They Got Elegance

by Anne Schuster Hunter

Bernier Le Caffe

Nicolas Bernier, Le Caffé, original sheet music from Cantates Françoises, volume 3, Édition Foucault, 1703, Bibliothèque Nationale de France, Département Musique, VM7-216.

Ah, French style. Coffee in a porcelain demitasse. Champagne in a glass flute. Eat-your-heart-out chic, the perfect little bag, and shoes to die for. The scarf tied just so. The pout, the coy glance, the moue…oh, just the whole French thing. Sure, we’re democratic here in America. But we love the classy.

In Café & Catastrophe: Chamber Cantatas by Bernier & Bourgeois, Tempesta di Mare and soprano Rosa Lamoreaux bring us supremely elegant music from the turn of the eighteenth-century, the moment when the French almost literally invented classiness. Consider it a Parisian holiday for your ears.

Nicholas Bernier’s Le Caffé, Thomas-Louis Bourgeois’s Phèdre et Hyppolite and François Couperin’s songs are the kind of exquisite, refined entertainment associated with the nobility in Paris around 1700. Louis XIV was aging by then and liberating his nobles from constant attendance at Versailles, twelve miles out of the city. Gradually, the upper crust was moving back into the city and establishing its own high society culture.

Paris (and suburban chateaux) became the site of legendary parties, salons and gatherings of all sorts. It also saw the rise of celebrity couturiers, celebrity coiffeurs, fine French cuisine and beautiful places to eat it in. And the scene wasn’t just for bluebloods. Wealthy commoners and out-of-towners were shopping, eating, romancing, entertaining and by walking the banks of the Seine. And shopping. Oh yes, shopping.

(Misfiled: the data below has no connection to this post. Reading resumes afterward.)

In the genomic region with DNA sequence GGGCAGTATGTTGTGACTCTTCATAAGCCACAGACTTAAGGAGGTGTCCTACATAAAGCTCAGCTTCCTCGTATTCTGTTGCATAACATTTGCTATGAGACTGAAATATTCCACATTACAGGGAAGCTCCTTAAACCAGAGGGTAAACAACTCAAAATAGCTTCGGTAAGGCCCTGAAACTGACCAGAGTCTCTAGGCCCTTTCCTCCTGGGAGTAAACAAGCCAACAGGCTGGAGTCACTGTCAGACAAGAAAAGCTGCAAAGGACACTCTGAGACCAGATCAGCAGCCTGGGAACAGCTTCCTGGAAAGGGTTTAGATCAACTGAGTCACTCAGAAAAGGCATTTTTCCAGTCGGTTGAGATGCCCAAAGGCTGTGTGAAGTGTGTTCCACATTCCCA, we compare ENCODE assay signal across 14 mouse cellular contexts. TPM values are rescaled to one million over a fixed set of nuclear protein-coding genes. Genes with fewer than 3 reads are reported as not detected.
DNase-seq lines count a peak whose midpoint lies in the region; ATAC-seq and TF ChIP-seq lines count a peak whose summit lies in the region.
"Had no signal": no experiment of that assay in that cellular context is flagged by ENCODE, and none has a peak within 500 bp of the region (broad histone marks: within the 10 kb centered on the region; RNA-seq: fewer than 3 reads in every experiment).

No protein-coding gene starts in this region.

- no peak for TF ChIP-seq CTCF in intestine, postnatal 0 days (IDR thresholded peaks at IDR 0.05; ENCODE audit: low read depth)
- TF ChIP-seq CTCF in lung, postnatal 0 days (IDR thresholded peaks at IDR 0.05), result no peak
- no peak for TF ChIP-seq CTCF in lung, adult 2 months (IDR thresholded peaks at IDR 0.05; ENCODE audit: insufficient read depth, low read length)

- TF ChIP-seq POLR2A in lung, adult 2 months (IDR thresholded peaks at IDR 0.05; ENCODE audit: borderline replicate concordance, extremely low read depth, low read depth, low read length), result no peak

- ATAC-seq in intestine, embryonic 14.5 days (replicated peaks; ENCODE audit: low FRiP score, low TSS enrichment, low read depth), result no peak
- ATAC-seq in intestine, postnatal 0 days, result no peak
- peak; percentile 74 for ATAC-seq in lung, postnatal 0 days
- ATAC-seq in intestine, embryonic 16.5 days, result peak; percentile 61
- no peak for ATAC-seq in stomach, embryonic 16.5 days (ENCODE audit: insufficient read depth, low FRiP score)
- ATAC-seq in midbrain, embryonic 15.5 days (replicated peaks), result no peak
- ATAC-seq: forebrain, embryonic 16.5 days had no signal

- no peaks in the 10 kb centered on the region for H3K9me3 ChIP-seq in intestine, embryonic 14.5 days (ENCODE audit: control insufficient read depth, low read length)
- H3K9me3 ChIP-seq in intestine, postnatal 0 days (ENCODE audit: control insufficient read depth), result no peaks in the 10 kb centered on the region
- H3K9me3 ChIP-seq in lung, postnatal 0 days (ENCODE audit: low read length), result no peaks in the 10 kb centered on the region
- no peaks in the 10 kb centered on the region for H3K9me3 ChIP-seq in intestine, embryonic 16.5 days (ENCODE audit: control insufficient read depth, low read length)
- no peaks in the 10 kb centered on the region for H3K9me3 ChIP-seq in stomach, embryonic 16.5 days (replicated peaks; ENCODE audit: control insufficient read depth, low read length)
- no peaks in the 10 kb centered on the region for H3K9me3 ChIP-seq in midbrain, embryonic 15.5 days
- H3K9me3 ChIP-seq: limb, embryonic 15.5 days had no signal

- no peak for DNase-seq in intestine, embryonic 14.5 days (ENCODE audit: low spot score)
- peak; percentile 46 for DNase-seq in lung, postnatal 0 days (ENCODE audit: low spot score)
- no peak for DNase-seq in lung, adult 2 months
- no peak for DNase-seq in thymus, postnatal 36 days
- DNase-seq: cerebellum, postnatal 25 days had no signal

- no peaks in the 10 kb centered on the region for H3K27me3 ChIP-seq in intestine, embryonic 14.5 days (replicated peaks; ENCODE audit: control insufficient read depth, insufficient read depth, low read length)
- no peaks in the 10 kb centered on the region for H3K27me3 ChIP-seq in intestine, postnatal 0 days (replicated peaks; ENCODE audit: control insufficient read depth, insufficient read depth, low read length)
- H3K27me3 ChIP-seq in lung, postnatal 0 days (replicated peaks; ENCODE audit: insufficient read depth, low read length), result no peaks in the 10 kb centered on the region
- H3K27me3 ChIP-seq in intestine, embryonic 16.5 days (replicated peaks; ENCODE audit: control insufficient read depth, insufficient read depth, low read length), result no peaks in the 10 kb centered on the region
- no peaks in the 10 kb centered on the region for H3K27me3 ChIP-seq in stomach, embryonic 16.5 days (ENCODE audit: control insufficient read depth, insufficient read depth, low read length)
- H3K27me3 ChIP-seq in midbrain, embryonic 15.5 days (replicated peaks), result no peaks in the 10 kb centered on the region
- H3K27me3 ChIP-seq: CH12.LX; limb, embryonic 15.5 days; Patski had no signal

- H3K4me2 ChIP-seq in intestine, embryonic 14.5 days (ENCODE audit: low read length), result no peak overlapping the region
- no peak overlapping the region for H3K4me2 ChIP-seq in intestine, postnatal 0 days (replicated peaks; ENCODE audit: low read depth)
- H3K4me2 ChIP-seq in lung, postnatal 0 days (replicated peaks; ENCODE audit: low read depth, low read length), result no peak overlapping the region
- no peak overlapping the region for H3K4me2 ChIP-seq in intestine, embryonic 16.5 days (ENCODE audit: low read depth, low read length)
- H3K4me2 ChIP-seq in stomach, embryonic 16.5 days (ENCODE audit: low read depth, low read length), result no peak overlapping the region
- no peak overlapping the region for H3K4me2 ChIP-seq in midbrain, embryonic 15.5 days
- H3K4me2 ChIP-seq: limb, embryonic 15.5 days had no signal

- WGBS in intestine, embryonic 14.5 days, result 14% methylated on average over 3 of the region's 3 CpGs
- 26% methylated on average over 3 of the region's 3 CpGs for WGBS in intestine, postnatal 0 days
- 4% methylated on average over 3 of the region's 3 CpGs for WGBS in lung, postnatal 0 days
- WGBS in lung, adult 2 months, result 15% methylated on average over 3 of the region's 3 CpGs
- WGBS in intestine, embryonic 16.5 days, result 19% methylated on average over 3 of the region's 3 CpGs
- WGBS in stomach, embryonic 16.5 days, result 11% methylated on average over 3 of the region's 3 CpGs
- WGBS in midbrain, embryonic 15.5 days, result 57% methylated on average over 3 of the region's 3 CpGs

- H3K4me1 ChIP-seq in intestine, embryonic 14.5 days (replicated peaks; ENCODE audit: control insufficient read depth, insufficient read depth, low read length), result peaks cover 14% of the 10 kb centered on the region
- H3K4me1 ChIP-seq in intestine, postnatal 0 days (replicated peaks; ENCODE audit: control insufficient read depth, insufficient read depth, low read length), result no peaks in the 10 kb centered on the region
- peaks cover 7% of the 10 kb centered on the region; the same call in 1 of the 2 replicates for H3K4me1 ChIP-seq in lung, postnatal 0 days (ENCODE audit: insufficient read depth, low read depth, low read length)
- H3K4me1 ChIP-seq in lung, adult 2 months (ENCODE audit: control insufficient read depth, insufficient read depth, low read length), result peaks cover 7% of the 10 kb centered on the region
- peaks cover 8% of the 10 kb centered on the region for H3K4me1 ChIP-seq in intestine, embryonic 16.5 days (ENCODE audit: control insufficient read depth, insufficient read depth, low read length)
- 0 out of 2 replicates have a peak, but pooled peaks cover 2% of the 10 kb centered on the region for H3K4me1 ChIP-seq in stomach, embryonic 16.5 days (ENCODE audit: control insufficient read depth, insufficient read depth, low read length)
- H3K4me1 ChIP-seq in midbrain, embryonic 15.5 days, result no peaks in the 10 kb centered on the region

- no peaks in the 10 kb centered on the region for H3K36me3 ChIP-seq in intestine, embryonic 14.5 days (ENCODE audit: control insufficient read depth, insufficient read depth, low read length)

Jean-Antoine Watteau, The Shop Sign of Gersaint, (1720-21), sign painted for the art dealer Edme-François Gersaint showing customers at his Parisian shop looking at paintings and, probably, jewelry. Collection Charlottenburg Palace, Berlin. (Detail of right panel shown)

Coffee in a porcelain demitasse. Champagne in a glass flute. Eat-your-heart-out chic, the perfect little bag, and shoes to die for. The scarf tied just so.

Over the long decades of his reign, Louis XIV waged a campaign to promote and export French culture with the same energy he brought to his wars. The city of Paris was one of his triumphs, transformed by 1700 into something new and very modern: a tourist mecca and marketing colossus of French luxury consumer goods. “There’s no place like Paris,” travelers sighed in letters, “but bring plenty of money.” Sound familiar?

Swanky little shops sprouted up in the fashionable districts offering dresses and waistcoats, paintings, prints, antiquities, curiosities and serious jewels as well as everything pretty from fancy combs to deluxe, hand-painted stockings.

French music was there to tickle your budget, too. Shops like M. Foucault’s on the rue Saint-Honoré carried sheet music, so if you loved Le Caffé at the shindig last night, you could nip around to the store and pick a copy up for the folks back home. And if you were German or English and didn’t have that swing, you could also buy a handbook that explained how to play the decorations—the agréments—“correctly and with taste,” as Jacques-Martin Hotteterre wrote in 1707.

Which is how you’ll hear it when Tempesta di Mare and Rosa Lamoreaux bring Café & Catastrophe and the sparkle of 1700’s Paris to 21st-century Philadelphia. So pretend you haven’t just paid your taxes, sit back and think embroidered high heels, swishing silk and glinting diamonds as Tempesta transports you to Cinderella’s ball (written by Parisian Charles Perrault in 1697, just by the way). Your pumpkin awaits.

Anne Schuster Hunter lives in Philadelphia, is a writer and art historian and leads a creative writing workshop at Temple University Center City. Assistance for this piece was provided by Elaine Zhou through the Swarthmore College Extern Program.